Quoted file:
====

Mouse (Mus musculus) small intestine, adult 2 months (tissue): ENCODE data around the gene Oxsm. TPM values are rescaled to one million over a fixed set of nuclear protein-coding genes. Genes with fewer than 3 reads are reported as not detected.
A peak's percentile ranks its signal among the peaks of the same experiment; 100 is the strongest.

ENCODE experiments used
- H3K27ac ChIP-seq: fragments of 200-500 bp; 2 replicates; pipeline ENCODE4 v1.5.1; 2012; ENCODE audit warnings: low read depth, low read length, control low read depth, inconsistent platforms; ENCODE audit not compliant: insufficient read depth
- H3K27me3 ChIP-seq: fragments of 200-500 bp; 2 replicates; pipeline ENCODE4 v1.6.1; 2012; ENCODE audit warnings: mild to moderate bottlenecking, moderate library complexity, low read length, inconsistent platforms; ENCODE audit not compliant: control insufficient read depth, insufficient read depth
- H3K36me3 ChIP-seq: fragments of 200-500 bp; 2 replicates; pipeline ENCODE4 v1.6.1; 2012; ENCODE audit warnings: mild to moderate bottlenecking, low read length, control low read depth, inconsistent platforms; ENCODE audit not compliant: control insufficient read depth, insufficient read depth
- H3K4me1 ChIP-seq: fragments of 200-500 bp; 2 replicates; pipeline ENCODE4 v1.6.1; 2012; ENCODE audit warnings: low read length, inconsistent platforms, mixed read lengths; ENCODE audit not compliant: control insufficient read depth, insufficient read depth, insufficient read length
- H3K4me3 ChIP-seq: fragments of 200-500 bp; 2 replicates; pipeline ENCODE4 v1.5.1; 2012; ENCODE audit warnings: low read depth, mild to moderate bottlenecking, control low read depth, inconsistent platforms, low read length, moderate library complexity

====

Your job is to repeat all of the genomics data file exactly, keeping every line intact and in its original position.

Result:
Mouse (Mus musculus) small intestine, adult 2 months (tissue): ENCODE data around the gene Oxsm. TPM values are rescaled to one million over a fixed set of nuclear protein-coding genes. Genes with fewer than 3 reads are reported as not detected.
A peak's percentile ranks its signal among the peaks of the same experiment; 100 is the strongest.

ENCODE experiments used
- H3K27ac ChIP-seq: fragments of 200-500 bp; 2 replicates; pipeline ENCODE4 v1.5.1; 2012; ENCODE audit warnings: low read depth, low read length, control low read depth, inconsistent platforms; ENCODE audit not compliant: insufficient read depth
- H3K27me3 ChIP-seq: fragments of 200-500 bp; 2 replicates; pipeline ENCODE4 v1.6.1; 2012; ENCODE audit warnings: mild to moderate bottlenecking, moderate library complexity, low read length, inconsistent platforms; ENCODE audit not compliant: control insufficient read depth, insufficient read depth
- H3K36me3 ChIP-seq: fragments of 200-500 bp; 2 replicates; pipeline ENCODE4 v1.6.1; 2012; ENCODE audit warnings: mild to moderate bottlenecking, low read length, control low read depth, inconsistent platforms; ENCODE audit not compliant: control insufficient read depth, insufficient read depth
- H3K4me1 ChIP-seq: fragments of 200-500 bp; 2 replicates; pipeline ENCODE4 v1.6.1; 2012; ENCODE audit warnings: low read length, inconsistent platforms, mixed read lengths; ENCODE audit not compliant: control insufficient read depth, insufficient read depth, insufficient read length
- H3K4me3 ChIP-seq: fragments of 200-500 bp; 2 replicates; pipeline ENCODE4 v1.5.1; 2012; ENCODE audit warnings: low read depth, mild to moderate bottlenecking, control low read depth, inconsistent platforms, low read length, moderate library complexity